BBH’s regulatory expert talks buy-side challenges

Head of regulatory intelligence at Brown Brothers Harriman Sean Tuffy, discusses regulation and the issues facing the buy-side.

Sean Tuffy is head of regulatory intelligence at Brown Brothers Harriman, and is also known throughout the industry as a leading market commentator and a social media extraordinaire. We caught up with Tuffy at Sibos to discuss buy-side regulations and challenges facing the industry.

Paul Walsh – What is the biggest regulatory challenge that you are seeing within the industry at the moment?

Sean Tuffy- Our business is primarily asset servicing so from our asset manger clients, MiFID II is the biggest event that is happening. 

Then on a global basis, the SEC (Securities Exchange Commission) is taking steps to modernise the regulatory framework for asset managers.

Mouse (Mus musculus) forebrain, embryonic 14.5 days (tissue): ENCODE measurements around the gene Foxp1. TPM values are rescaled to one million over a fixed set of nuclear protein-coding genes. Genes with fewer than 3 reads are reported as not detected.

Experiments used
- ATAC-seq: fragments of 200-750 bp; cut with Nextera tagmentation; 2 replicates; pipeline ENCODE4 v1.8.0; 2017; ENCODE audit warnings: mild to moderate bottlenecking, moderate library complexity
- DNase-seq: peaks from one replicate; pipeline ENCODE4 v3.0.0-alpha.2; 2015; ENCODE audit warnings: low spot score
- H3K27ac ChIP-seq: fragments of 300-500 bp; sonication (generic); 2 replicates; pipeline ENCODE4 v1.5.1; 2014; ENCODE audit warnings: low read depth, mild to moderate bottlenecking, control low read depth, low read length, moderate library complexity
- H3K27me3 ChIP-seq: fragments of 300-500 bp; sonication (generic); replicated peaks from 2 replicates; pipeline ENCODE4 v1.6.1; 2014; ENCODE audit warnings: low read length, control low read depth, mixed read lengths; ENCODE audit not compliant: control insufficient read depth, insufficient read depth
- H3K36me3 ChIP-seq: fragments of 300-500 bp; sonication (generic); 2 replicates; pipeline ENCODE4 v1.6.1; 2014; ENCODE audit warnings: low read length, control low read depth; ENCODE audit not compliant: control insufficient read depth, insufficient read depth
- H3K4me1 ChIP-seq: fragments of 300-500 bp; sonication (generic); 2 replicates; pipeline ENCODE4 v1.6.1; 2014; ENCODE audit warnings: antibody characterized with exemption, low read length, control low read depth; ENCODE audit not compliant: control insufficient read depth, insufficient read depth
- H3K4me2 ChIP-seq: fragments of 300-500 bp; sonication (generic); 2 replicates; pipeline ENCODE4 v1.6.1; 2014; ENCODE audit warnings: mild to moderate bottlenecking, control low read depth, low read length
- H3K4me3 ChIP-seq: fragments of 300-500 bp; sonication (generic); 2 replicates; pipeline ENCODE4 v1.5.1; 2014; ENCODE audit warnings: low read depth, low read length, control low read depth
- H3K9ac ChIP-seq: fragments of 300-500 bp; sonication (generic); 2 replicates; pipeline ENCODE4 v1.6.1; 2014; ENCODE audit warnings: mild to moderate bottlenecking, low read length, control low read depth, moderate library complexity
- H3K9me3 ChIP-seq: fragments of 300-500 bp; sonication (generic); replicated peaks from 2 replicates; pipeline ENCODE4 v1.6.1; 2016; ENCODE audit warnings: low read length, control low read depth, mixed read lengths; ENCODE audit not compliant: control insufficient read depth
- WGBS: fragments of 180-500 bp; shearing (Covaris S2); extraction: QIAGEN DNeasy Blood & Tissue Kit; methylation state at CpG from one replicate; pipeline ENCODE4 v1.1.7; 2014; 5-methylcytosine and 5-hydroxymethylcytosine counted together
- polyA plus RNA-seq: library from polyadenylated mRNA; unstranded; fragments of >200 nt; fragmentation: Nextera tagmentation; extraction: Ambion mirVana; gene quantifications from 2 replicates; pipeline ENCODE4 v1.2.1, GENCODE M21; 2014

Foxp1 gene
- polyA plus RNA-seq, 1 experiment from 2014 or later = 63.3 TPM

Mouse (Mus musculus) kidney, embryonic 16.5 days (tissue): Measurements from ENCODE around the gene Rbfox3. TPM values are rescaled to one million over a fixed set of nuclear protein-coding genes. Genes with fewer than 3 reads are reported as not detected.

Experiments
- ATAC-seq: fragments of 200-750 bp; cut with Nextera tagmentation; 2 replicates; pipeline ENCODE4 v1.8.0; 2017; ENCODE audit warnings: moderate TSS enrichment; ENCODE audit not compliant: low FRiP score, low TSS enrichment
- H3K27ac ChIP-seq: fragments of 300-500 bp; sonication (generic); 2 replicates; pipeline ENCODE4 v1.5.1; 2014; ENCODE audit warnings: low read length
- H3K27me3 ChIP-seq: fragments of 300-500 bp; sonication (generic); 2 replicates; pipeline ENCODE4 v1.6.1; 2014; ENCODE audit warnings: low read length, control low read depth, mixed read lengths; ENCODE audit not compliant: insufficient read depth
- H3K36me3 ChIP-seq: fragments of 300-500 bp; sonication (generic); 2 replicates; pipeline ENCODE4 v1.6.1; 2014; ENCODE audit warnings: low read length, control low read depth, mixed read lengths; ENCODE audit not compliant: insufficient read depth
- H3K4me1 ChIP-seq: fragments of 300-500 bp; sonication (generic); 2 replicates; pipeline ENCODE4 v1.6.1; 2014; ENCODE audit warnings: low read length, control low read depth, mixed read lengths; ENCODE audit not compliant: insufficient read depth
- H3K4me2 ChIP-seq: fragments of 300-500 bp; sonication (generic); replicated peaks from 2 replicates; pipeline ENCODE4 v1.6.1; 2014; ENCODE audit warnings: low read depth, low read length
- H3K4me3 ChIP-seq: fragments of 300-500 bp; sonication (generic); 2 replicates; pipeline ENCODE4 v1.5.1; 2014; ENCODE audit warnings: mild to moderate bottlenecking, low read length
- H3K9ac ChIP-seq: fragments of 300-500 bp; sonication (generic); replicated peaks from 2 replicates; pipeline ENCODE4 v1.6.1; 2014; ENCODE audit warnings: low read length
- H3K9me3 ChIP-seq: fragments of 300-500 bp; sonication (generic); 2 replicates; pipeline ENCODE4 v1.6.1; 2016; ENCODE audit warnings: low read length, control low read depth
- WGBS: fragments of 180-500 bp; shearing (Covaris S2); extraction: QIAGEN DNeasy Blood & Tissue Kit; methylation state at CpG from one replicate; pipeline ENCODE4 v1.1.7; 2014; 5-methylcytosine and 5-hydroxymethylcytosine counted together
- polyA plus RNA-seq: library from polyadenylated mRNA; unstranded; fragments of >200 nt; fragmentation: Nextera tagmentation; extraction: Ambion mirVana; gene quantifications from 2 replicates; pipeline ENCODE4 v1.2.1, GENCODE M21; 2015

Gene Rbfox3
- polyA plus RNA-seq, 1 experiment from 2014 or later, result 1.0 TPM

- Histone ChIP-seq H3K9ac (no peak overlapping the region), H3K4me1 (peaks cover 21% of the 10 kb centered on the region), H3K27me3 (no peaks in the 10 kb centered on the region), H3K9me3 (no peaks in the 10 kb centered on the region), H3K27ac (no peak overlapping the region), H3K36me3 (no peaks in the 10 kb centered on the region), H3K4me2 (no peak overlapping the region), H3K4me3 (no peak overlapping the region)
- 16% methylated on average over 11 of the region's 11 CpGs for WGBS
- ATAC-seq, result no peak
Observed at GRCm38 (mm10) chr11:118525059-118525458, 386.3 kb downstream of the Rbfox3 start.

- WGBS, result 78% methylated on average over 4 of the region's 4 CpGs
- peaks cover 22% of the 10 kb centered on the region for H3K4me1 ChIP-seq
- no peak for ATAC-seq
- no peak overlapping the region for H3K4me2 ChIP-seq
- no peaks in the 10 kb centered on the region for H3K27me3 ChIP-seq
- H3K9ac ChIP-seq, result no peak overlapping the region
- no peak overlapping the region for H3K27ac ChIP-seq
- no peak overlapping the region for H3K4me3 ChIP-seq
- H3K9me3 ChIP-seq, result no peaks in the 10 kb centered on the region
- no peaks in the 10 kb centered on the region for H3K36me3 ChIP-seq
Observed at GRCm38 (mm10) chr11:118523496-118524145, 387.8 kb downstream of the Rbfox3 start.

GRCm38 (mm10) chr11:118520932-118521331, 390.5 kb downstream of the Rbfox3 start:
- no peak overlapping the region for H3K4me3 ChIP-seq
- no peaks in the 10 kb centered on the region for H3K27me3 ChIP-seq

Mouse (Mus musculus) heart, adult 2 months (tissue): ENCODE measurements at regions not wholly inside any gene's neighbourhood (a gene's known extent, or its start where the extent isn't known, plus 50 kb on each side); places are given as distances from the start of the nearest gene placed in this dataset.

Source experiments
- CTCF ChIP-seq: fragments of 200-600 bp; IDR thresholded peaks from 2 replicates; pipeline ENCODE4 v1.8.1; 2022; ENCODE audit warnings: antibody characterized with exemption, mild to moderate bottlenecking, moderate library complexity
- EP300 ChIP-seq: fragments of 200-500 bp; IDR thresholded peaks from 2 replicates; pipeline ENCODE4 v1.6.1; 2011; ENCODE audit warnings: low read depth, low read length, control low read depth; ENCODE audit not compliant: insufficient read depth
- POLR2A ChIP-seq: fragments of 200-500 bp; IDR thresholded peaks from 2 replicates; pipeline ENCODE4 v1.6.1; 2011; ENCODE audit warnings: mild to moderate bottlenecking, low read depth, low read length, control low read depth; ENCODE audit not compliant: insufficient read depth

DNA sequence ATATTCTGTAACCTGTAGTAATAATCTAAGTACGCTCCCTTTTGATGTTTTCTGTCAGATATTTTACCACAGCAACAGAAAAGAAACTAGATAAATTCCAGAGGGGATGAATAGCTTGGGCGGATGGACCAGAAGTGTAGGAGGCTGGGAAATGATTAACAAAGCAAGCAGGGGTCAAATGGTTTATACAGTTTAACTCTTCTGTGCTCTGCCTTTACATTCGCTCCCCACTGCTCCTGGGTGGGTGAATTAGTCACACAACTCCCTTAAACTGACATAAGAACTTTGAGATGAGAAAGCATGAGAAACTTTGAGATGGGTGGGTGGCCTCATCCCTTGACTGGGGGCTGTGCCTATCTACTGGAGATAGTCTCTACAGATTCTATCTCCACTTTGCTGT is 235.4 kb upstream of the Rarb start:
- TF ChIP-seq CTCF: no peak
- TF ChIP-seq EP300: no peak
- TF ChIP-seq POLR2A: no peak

These are indirect issues because most of the regulations are more buy-side focused because if you look at the pattern post-crisis, the initial regulation e.g. Basel, Dodd-Frank were all sell-side focused so the next wave is aimed at buy-side and asset managers. 

For asset managers, once we are at the other side of MiFID it should be slowing down in terms of regulatory environment. 

PW – What is the key focus point for our industry at the moment?

ST – In a macro sense away from regulations, for the financial services industry in Europe, it starts and ends with Brexit.

It is a known unknown, everyone knows Brexit but nobody knows what that means in the short-medium term so this is the biggest issue for everyone in the industry, from banks to asset managers to broker dealers.

People are looking at London and are thinking about what its relationship with Europe will be like after the breakup. 

PW – Will we see volatility once Brexit takes shape? 

ST – Where things get choppy is when it comes to inflection points, so article 50 is the next inflection point when we see markets react and then they will calm back down again.

It wouldn’t surprise me if we would see increased volatility once article 50 is triggered because the clock will have started but no-one will know when it’s going to end. 

I think there will be a lot of speculation about how transparent the negotiations are, so what I think the market would like to see is the government outlining a Brexit manifesto showing goals which would give a slight amount of certainty.